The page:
We are taught from a very young age that being perfect is the aim in life, so being the competitive creatures we are, we try to run toward perfection. Our society teaches us that a perfect figure leads to a perfect life partner, which leads to a perfect job and ultimately, the perfect life. This is all nothing but nonsense.
We are being manipulated by social media to turn ourselves into someone we are not. We, usually being insecure, get blinded by the perfect models promoting beauty enhancing stuff, which we buy in a trance because we are so desperate to look a certain way, although it is ultimately possible to look content and pretty without patronizations.
I always hated the way I looked since childhood. I was obsessed with changing myself because my insecurities were greater than my self-esteem. My big ears and my body fat were the main reasons I was bullied in school. As a 90’s kid, I would be made to wear out of date clothes with a slick high ponytail and I would feel ashamed of my appearance.
In a nutshell, I was extremely self-conscious. I was always envious of the girls who had it all; the looks, the money, the clothes, the grades. They were better than me in every way possible. Models on the television adverts made me feel as if they were born with what they have, and they flaunted themselves beautifully. I always tried to make myself look and become like them, but I failed hopelessly. I fell into a pit of depression and outcasted myself because of not being able to look like them no matter how hard I tried.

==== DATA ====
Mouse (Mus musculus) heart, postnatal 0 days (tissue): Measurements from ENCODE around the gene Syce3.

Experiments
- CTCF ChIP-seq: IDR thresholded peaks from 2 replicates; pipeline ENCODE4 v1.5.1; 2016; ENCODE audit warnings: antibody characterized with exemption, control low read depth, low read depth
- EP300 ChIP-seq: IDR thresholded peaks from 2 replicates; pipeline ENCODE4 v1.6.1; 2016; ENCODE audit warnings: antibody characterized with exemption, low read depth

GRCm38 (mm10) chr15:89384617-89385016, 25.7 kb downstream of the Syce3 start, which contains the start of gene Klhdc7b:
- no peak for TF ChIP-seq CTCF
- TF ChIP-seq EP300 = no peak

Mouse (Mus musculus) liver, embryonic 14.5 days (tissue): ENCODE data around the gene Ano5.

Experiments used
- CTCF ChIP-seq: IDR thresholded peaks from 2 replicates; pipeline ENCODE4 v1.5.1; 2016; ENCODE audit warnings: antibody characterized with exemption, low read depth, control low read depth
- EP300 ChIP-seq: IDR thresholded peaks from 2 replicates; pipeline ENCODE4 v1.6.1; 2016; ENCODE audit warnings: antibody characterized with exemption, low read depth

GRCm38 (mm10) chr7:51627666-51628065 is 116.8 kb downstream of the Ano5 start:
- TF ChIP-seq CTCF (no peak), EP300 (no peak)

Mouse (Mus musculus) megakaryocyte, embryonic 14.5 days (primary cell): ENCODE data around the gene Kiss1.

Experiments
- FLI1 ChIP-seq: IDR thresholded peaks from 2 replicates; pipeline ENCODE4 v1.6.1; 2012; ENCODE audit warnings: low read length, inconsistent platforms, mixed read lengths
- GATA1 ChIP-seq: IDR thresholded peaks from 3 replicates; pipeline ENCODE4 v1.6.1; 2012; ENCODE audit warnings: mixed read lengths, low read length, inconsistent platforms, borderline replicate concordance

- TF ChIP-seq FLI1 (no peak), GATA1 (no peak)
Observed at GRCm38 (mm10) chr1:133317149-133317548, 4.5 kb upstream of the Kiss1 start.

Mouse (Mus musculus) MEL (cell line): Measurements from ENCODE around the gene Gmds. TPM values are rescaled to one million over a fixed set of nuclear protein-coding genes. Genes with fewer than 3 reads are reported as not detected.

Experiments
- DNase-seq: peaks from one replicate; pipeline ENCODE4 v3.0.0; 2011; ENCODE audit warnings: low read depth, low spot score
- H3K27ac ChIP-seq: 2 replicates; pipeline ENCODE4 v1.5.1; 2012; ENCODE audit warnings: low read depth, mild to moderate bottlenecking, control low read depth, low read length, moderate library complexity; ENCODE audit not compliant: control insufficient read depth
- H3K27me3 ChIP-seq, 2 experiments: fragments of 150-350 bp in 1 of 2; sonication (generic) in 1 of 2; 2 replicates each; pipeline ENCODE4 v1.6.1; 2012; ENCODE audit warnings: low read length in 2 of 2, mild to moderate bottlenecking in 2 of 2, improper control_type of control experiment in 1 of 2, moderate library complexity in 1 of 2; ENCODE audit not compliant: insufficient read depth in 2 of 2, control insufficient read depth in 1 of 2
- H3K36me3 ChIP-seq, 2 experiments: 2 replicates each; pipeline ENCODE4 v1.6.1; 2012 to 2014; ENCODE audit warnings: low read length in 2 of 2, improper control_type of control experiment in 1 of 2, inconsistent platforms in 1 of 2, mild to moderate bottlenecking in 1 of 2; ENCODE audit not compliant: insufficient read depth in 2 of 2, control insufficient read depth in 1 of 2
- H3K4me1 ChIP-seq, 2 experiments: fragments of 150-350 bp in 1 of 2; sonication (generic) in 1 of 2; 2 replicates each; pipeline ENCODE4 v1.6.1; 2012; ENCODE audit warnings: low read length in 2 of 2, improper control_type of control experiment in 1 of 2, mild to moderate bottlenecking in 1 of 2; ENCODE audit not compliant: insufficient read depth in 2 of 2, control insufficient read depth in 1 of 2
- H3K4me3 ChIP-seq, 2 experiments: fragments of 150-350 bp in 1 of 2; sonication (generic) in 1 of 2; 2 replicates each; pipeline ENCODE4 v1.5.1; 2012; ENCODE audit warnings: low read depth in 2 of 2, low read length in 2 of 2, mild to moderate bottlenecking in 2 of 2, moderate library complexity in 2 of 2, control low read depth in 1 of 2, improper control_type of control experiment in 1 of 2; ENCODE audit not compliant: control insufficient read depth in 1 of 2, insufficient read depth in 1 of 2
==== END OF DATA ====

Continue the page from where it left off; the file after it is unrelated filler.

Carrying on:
As I got older, I only grew to be more insecure and envious of the models on TV and in the magazines. My insecurities led me to ruin my relationships with people because I was afraid to be myself in front of them. I would always put myself down. I craved happiness so badly and I didn’t realize that happiness doesn’t come from material things, like money, looks, etc.
One day I was getting ready for a hangout with my girlfriends. As I was trying on clothes, none of them flattered my body shape, and since I was going to see a guy I was really interested in, I wanted to look my best. After hours of trying on new clothes and changing, my friend got angry with me and started to hit me with the facts.
She urged me to try to accept myself as I am and that I was beyond the pessimistic opinions I had about myself and my average looks. These words shook me to the core. My best friend loved me for who I was so why can’t I? I then slowly started to like the not-so-perfect me. I started to respect my body and my figure because I realized how important it was to love myself before I can seek approval from anyone else.
I slowly started to stop thinking too much about my big ears and my body fat and I started to embrace them. I felt that they actually added beauty and uniqueness to myself. Sure enough, I stopped all the comparisons with other women. I minimized the amount of makeup I owned, I wore what made me feel comfortable, I started showing off my imperfect self because I was no longer afraid of people judging me. I would praise myself in front of the mirror.
These tiny changes made a huge change in my life, a very vibrant change, I must say. Humans are born imperfect and that’s what makes them so beautiful and distinct. You will only let your true self come forth when you discard the idea of a “perfect you” and start living life without the fear of seeking approval for who you really are.